“With one of us already injured,” he continued, “it would be wise to avoid us both being debilitated.”

The man moved to Louis’s side of the room and sat down beside him on the bed. They passed the bottle back and forth, taking tiny sips. Neither wanted to be drunk, but the motion between them facilitated a comradery that denoted some sense of sympathy.

“My name is Benoît. Aurélie comes from Langogne,” he said, low. In the following pause, the two men could hear the wife’s breathing, deep and steady—the sound of slumber. “As a girl, while herding her family’s cattle, she was attacked. A wolf.”

Louis’s reaction was one that he had not expected. True ambivalence—on one hand, if he’d heard another word of wolves he felt he might thrash someone, and on the other, with the image of the poor woman’s pink stump stamped into his brain, his blood tingled cold.

“The locals, all through this region, talk of monsters,” Benoît went on, but shook his head. “The stories are the basis of family feuds, of bad politics, but mostly, I think, of instilling fear in the children. In my wife’s case, her family swears against another family. And she . . .” He looked over at her for a moment, his eyes heavy with grief. “She was only one of many, over many, many years.”

Louis gently insisted he go on, now curious.

The family of Aurélie had lost a number of members, mostly as children, though the occasional grown woman might also be taken. Though she had two aunts, she should have had four. Though she’d had a sister, she now had none. And so on, back generations. There were quiet but constant rumors that when Jean Chastel had slayed the second Beast of Gévaudan the killings did not cease; only the story changed.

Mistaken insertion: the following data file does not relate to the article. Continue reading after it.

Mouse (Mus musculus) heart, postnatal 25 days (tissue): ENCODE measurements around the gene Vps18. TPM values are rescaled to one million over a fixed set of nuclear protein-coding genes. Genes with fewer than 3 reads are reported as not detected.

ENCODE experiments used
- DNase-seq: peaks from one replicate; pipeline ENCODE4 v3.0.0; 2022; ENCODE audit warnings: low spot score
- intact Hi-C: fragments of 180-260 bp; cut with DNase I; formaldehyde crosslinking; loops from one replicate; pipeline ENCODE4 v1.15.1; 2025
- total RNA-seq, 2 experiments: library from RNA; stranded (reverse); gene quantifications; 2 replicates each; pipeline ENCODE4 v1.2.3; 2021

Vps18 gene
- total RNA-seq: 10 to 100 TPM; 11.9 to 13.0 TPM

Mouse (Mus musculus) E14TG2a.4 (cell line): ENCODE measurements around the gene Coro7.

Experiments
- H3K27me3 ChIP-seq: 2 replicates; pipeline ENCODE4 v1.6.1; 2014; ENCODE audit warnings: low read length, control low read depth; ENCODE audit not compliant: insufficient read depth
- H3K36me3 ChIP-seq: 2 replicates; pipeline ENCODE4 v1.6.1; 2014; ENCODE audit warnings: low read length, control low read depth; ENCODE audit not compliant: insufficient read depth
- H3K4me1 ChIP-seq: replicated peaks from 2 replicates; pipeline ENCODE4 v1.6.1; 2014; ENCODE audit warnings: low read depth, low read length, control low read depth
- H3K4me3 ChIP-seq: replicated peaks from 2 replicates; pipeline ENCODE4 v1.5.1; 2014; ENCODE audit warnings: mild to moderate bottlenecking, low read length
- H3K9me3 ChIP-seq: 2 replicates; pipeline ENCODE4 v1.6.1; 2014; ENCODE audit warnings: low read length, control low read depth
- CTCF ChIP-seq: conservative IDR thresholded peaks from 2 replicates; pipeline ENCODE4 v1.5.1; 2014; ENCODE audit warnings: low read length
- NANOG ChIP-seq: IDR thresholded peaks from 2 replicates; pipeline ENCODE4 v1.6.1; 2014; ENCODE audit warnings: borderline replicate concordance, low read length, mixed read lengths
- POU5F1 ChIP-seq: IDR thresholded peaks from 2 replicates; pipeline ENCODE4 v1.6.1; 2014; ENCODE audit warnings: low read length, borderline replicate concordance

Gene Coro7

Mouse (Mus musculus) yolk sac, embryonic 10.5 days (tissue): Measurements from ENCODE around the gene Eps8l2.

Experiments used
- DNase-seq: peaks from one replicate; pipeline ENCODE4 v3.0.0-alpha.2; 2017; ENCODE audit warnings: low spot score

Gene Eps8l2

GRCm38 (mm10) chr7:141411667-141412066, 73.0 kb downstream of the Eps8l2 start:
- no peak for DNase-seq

That the killing of the first beast didn’t stop the attacks fell upon the King as an embarrassment, for it was his man who had done the job. And when it was a local huntsman that killed the second, that the attacks continued turned the humiliation of the small town politicians a degree even greater than that of the king, and all further attacks were hushed. Bullying tactics and threats were used to keep villagers silent when their loved ones were bloodied and eaten in the fields and forests; they gathered up what they could of their dead, buried them, and proceeded to sink, generation after generation, into a miserable complacent certainty that the people of their region were indeed cursed. God had abandoned Gévaudan.

“You said there was a feud,” Louis, now fascinated, prodded lightly.

Oui,” Benoît continued. “Although my wife is like her family—and it is hard to find fault in that—I have never believed the stories. I cannot recall the name of the family, but they are spread out all over the land, from Le Puy to Alès, and in every village they inhabit—they say—there are attacks and death.”

There was silence between them. Everything that could be said on the subject had clearly been said and both men felt the weight of sleep pressing upon them.

Benoît handed Louis back his bottle of brandy, hardly emptied, and shook his hand.

“You are kind,” he said. “We should turn in.”

“Agreed,” Louis replied. “Long journeys for all of us.”

Benoît nodded, finished undressing, and joined his unfortunate wife and innocent son in their own bed.